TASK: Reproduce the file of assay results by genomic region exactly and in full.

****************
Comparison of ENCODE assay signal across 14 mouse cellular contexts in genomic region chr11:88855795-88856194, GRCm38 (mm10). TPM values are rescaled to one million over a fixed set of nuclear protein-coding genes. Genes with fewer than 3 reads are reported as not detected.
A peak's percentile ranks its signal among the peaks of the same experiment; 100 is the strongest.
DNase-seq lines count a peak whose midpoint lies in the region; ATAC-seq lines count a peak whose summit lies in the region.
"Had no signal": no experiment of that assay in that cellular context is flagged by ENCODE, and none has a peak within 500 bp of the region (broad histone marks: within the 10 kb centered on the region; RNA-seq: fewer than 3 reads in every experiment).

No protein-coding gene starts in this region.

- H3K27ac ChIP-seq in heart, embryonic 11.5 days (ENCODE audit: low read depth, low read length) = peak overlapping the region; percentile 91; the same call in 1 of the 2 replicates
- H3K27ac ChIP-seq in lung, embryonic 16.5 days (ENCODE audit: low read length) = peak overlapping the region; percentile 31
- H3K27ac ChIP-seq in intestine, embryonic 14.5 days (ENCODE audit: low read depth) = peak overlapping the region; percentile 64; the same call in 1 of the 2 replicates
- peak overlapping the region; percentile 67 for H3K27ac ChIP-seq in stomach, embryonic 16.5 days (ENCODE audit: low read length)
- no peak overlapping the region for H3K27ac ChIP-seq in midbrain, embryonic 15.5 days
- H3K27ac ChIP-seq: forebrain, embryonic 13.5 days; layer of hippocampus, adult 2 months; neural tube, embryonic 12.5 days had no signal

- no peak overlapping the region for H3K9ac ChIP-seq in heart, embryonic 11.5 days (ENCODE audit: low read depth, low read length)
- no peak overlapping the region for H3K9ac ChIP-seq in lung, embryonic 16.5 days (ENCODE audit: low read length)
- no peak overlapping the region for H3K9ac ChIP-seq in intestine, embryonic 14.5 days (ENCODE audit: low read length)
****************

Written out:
Comparison of ENCODE assay signal across 14 mouse cellular contexts in genomic region chr11:88855795-88856194, GRCm38 (mm10). TPM values are rescaled to one million over a fixed set of nuclear protein-coding genes. Genes with fewer than 3 reads are reported as not detected.
A peak's percentile ranks its signal among the peaks of the same experiment; 100 is the strongest.
DNase-seq lines count a peak whose midpoint lies in the region; ATAC-seq lines count a peak whose summit lies in the region.
"Had no signal": no experiment of that assay in that cellular context is flagged by ENCODE, and none has a peak within 500 bp of the region (broad histone marks: within the 10 kb centered on the region; RNA-seq: fewer than 3 reads in every experiment).

No protein-coding gene starts in this region.

- H3K27ac ChIP-seq in heart, embryonic 11.5 days (ENCODE audit: low read depth, low read length) = peak overlapping the region; percentile 91; the same call in 1 of the 2 replicates
- H3K27ac ChIP-seq in lung, embryonic 16.5 days (ENCODE audit: low read length) = peak overlapping the region; percentile 31
- H3K27ac ChIP-seq in intestine, embryonic 14.5 days (ENCODE audit: low read depth) = peak overlapping the region; percentile 64; the same call in 1 of the 2 replicates
- peak overlapping the region; percentile 67 for H3K27ac ChIP-seq in stomach, embryonic 16.5 days (ENCODE audit: low read length)
- no peak overlapping the region for H3K27ac ChIP-seq in midbrain, embryonic 15.5 days
- H3K27ac ChIP-seq: forebrain, embryonic 13.5 days; layer of hippocampus, adult 2 months; neural tube, embryonic 12.5 days had no signal

- no peak overlapping the region for H3K9ac ChIP-seq in heart, embryonic 11.5 days (ENCODE audit: low read depth, low read length)
- no peak overlapping the region for H3K9ac ChIP-seq in lung, embryonic 16.5 days (ENCODE audit: low read length)
- no peak overlapping the region for H3K9ac ChIP-seq in intestine, embryonic 14.5 days (ENCODE audit: low read length)